The FBI raided the home of a Colorado elections official accused of leaking data that appeared on a QAnon forum

  • The FBI raided the home of Tina Peters, a Colorado elections official, local media reported.

  • Peters is accused of leaking election machine data that appeared on a QAnon Telegram channel.

  • In an interview, she claimed she was the victim of government persecution.

The FBI on Tuesday raided the home of a Colorado elections official accused of leaking election machine data that later appeared on a site linked to the QAnon conspiracy theory movement.

Federal, state, and local law enforcement officials were involved in searching the home of Tina Peters, the former Mesa County Clerk, as well as the homes of three of her associates, the Mesa County District Attorney's office told local media.

"We executed four federally court-authorized operations today to gather evidence in connection with the investigation into the Mesa County Clerk and Recorder's Office," District Attorney Dan Rubinstein told Colorado Politics. "We did so with assistance from the DA's office from the 21st Judicial District, the Attorney General's Office and the FBI."

When reached for comment, a spokesperson for the FBI's Denver field office told Insider that its agents had conducted "authorized law enforcement actions' on Tuesday in relation to an ongoing investigation.

A judge last month banned Peters from overseeing elections in the state after Colorado Secretary of State Jena Griswold, a Democrat, accused her in a lawsuit of involvement in leaking sensitive elections data, Colorado's CPR News outlet reported.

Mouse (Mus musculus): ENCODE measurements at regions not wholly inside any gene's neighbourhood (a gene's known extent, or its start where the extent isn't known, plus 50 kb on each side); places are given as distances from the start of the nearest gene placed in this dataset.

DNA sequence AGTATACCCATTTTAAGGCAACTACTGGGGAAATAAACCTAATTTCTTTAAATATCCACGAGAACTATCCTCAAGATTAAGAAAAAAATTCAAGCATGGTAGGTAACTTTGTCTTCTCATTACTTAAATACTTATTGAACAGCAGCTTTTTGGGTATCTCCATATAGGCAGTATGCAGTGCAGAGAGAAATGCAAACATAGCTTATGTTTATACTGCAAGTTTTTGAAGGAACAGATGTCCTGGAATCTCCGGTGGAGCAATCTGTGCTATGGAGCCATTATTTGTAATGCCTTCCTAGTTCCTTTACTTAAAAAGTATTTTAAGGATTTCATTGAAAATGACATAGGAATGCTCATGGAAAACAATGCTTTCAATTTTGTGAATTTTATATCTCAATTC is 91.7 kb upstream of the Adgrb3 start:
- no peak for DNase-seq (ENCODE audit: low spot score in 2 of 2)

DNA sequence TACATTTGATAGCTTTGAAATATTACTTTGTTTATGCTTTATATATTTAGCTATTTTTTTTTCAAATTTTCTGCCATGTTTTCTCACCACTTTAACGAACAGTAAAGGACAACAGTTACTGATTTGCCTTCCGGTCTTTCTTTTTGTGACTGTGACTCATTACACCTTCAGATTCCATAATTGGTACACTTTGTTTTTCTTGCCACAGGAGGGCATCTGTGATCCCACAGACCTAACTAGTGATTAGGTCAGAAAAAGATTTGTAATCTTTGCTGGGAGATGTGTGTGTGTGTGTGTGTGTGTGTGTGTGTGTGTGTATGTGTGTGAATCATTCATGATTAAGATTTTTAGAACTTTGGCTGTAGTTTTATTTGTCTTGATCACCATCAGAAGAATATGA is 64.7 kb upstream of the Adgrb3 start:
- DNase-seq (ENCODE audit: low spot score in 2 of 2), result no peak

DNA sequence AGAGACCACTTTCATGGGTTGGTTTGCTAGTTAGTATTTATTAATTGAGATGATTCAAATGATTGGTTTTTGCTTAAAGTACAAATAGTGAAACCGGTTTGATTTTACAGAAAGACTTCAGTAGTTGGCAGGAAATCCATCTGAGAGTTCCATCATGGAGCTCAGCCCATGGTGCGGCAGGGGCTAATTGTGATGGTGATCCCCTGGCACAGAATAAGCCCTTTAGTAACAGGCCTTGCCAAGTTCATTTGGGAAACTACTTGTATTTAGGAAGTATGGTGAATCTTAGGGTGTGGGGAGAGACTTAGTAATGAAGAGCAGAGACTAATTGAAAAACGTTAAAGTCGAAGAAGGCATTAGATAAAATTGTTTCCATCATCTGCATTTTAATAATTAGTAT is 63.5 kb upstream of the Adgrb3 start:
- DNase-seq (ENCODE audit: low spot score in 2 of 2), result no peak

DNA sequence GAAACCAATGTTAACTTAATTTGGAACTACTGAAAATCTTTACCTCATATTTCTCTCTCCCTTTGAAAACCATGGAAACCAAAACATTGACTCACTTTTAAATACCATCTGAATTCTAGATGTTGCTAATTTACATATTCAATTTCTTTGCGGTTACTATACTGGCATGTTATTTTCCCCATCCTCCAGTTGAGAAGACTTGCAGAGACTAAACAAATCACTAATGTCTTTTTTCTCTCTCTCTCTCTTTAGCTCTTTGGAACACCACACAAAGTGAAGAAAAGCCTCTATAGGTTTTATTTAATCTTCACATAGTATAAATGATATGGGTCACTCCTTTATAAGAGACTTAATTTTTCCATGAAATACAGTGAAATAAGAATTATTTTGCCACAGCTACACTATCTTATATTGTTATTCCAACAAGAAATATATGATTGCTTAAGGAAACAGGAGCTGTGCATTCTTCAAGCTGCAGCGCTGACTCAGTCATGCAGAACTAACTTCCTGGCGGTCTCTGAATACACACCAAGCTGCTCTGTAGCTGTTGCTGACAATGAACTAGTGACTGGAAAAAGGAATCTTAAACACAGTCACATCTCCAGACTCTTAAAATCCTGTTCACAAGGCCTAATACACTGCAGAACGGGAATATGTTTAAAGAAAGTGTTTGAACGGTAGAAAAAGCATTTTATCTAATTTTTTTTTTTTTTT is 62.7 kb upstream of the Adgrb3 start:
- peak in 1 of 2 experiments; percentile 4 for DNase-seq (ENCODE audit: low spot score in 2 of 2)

According to Griswold's lawsuit, the data was taken when Peters invited an unauthorized person to attend a meeting between representatives from the election machine company and county election officials last year.

The information was subsequently published on the Telegram channel of Ron Watkins, the man alleged to have started the QAnon movement, the lawsuit said.

Peters has appeared sympathetic to election conspiracy theories. In August, she appeared at the "Cyber Symposium" on voter fraud hosted by the MyPillow CEO and Trump-supporting conspiracy theorist Mike Lindell.

QAnon conspiracy theorists played a key role in pushing false claims that the 2020 election was stolen from Trump as a result of mass fraud involving the manipulation of voting machines.

In an Tuesday interview on Lindell's online TV show, Peters said the raids "terrified" her, and claimed she was a victim of government persecution.

"They want to shut me up, shut me out, prosecute me, do whatever they can to villainize and demonize me just to cover up their dirty deeds," she said. "I can't unsee what I've seen."

Rory McShane, who is organizing a defense fund on behalf of Peters, criticized the raid.

"Yesterday large teams of heavily armed federal agents, using a battering ram to break down doors, raided the homes of Mesa County Clerk Tina Peters and several of her friends and colleagues, mostly elderly women in their mid 60s," McShane told Insider. "This is a level of weaponization of the Justice Department we haven't seen since the McCarthy era. Thank God Tina wasn't protesting critical race theory at a Virginia school board meeting or they might have brought two battering rams."

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